For the Young Person of the Year – The Africa Prize, we have William Kamkwamba who invented a windmill solution in his rural community in Malawi, there is also Foglabenchi Lily Haritu, the young medical worker whose work is focused on providing crucial reproductive and sexual health care through mobile clinics to rural women in Cameroon. And there are more.

Have you had a situation where people turn down the Future Awards? If yes tell us about the occasion and how you felt as an organizer.

Nobody has ever turned down The Future Awards. And this is a testament to the strength of the brand and the power of the idea. As a matter of fact, The Future Awards Africa is a highly coveted award and the nominees are ever so excited to make the shortlist. So far, nominees have received their nominations with excitement and with high anticipation.

How transparent is the judging process for a nominee of the future award?

I thought of taking you down this process when you mentioned the urban-rural divide, as it were. I think it proper to let your readers know the full process for arriving at the winners for The Future Awards Africa.

Nominations are launched on May 29th and are collected online over a period of two months. Anybody can nominate anyone they think deserve the awards. The Central Working Committee reviews all the nominations, conducts independent research and selects 5 nominees per category; which is the long list. There is a 2-week period when this long list is published online and in the media so that people can formally make complaints about age, false claims, and public policy concerns amongst others. During this period, nomination forms are sent to all nominees to get details of their work and achievements. We also visit the offices of certain nominees, especially in the entrepreneurship categories, to inspect and confirm claims.

This list also goes to the Independent Audit Committee made up of 30 distinguished Nigerians. They look at the profiles, vet it from their professional distance, and select 3 nominees per category. The Board of Judges, made up of 25 young journalists – drawn from leading media organisations like The Guardian and ThisDay – assesses the profiles and decide the winners. Note that when any member of the board of judges is made a nominee, he/she immediately steps down from being a judge. This happens a week before the event, we want young people to be the ones to make the final .

This is a comprehensive, process that is time consuming and energy intensive – all for a reason. The reason for this process is to ensure that no one, not even the organisers, can tamper with the process. Checks and balances are available at all level, so that, even if there is an omission and one section of the process misses something out, the other process immediately corrects it.

So, you see, this is not an awards that any individual can influence the outcome either internally or externally.

Many people are of the view that the same selected group of people are awarded, more like a “cabal”.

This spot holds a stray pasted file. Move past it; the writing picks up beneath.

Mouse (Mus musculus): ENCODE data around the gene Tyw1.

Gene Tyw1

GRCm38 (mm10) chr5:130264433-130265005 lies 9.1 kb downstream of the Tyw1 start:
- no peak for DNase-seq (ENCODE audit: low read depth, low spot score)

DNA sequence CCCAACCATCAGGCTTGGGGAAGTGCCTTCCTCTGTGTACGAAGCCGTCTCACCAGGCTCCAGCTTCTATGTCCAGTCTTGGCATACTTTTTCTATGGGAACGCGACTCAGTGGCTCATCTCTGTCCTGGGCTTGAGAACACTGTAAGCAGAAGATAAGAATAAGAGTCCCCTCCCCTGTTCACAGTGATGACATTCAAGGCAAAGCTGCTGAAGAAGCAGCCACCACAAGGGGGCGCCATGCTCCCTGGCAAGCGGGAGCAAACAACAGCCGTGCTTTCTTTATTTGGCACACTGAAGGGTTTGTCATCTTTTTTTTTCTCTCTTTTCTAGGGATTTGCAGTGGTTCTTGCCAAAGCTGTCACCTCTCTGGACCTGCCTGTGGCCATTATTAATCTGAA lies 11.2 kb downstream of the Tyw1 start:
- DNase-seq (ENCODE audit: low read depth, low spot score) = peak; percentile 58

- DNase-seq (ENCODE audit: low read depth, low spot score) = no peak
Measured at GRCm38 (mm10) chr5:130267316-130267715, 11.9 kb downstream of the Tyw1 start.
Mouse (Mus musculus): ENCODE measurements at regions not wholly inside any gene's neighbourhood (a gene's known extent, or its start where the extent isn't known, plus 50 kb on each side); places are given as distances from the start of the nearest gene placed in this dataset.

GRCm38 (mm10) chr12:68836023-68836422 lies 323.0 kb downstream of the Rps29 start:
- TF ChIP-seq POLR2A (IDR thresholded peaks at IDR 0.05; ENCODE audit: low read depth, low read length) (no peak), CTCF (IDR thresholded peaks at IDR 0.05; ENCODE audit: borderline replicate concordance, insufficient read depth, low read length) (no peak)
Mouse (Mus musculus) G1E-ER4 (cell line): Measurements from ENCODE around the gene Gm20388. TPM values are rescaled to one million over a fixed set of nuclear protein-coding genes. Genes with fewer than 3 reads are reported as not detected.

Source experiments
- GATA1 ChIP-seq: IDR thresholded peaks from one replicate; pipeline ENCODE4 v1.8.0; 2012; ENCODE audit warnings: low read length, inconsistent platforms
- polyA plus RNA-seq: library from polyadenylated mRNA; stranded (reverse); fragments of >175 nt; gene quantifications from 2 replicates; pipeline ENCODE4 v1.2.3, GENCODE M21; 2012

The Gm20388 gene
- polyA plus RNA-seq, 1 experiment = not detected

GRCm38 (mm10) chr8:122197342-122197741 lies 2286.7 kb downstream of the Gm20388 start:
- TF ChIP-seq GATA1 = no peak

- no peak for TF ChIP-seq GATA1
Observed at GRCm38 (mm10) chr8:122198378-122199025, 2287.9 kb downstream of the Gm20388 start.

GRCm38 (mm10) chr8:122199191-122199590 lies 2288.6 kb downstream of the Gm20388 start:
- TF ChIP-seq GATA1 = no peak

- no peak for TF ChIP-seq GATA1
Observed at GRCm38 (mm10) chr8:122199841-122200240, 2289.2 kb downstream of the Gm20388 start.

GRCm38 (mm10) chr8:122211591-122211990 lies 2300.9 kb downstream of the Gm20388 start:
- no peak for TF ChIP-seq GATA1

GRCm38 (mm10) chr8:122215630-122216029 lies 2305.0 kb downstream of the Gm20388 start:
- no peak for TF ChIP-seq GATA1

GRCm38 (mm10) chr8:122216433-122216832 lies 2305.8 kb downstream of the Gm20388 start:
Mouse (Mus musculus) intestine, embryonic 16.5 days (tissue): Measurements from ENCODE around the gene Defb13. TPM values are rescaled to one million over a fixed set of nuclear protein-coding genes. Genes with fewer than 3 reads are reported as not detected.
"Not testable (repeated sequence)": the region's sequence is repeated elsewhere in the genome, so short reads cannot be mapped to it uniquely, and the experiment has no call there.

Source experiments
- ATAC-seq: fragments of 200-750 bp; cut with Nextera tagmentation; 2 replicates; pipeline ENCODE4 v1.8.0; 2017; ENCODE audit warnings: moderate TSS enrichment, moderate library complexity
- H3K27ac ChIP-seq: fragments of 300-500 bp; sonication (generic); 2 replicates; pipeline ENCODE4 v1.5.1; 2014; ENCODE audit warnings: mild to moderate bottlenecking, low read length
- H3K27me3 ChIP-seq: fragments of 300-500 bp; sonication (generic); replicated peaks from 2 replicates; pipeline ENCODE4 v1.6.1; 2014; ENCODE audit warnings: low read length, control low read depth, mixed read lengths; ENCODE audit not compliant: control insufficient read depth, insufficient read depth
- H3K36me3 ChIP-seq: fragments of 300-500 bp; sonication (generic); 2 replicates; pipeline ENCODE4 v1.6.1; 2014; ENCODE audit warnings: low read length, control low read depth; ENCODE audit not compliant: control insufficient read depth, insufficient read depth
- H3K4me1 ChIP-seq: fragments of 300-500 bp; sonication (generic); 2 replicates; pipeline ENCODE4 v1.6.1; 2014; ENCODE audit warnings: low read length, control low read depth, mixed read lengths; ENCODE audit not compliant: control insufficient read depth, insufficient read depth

This assertion is not true. Only one person in the history of this awards has won twice in one category, and it was deserved, I might add. In case you are wondering, his name is Ik Osakioduwa he has since winning for The Future Award for On-Air Personality (2006 and 2007) moved on to become the biggest TV host on the continent. So, we were right in identifying him as a young African leader. It was after his second win, that the board decided that if this project is about inspiration, presenting one person, year after year is not consistent with our core brand value of inspiring a new generation of leaders.

But, as you can see from the process above, it is difficult for a particular set of persons to influence the process to constantly emerge as winners of the awards.

But, let’s look at evidence for a moment. Let’s take a look at this year’s nominees. The Future Awards Prize in Public service for instance – We have Kaduna-born Nigeria’s first female fighter pilot, we have a magistrate in the service of the Cross River State Judiciary, we have a female architect working in the Federal Capital Territory, we have young lady making an incredible contribution in ending Nigeria’s energy crisis, and we have a young medical doctor working in the state of New Jersey to bring healthcare to disadvantaged people in the community. How is that a ‘cabal’? They don’t even know themselves.

But there’s more: Let’s look at the entertainment category. We have Omawumi, Iyanya, OC Ukeje, Ice Prince, and a relatively unknown artiste who is doing incredible exploits in the Scottish music industry, El Mafrex. Mercy, you know these persons – how is this a ‘cabal’? The artistes listed aren’t on the same label, have never done a collaboration together, or there is nothing that would indicate that they are in some sort of league whether with themselves or the organisers.

What about the business category? We have a young lady doing business exploits since her youth service days in Umuahia, we have a young 22-year-old who owns and runs a media/entertainment outfit in Lagos, we have a dentist who owns a dentistry in Kano, there is a young lady in Lagos who runs a recycling business, and a civil engineer who runs an award winning block making business in Abuja. How is that a ‘cabal’?

Okay, let me leave it to you. We have 15 categories aside from the Young Person of the Year – The Africa Prize. Mercy, choose any category at random, let us look at the make-up and determine if there is any indication of a cabal.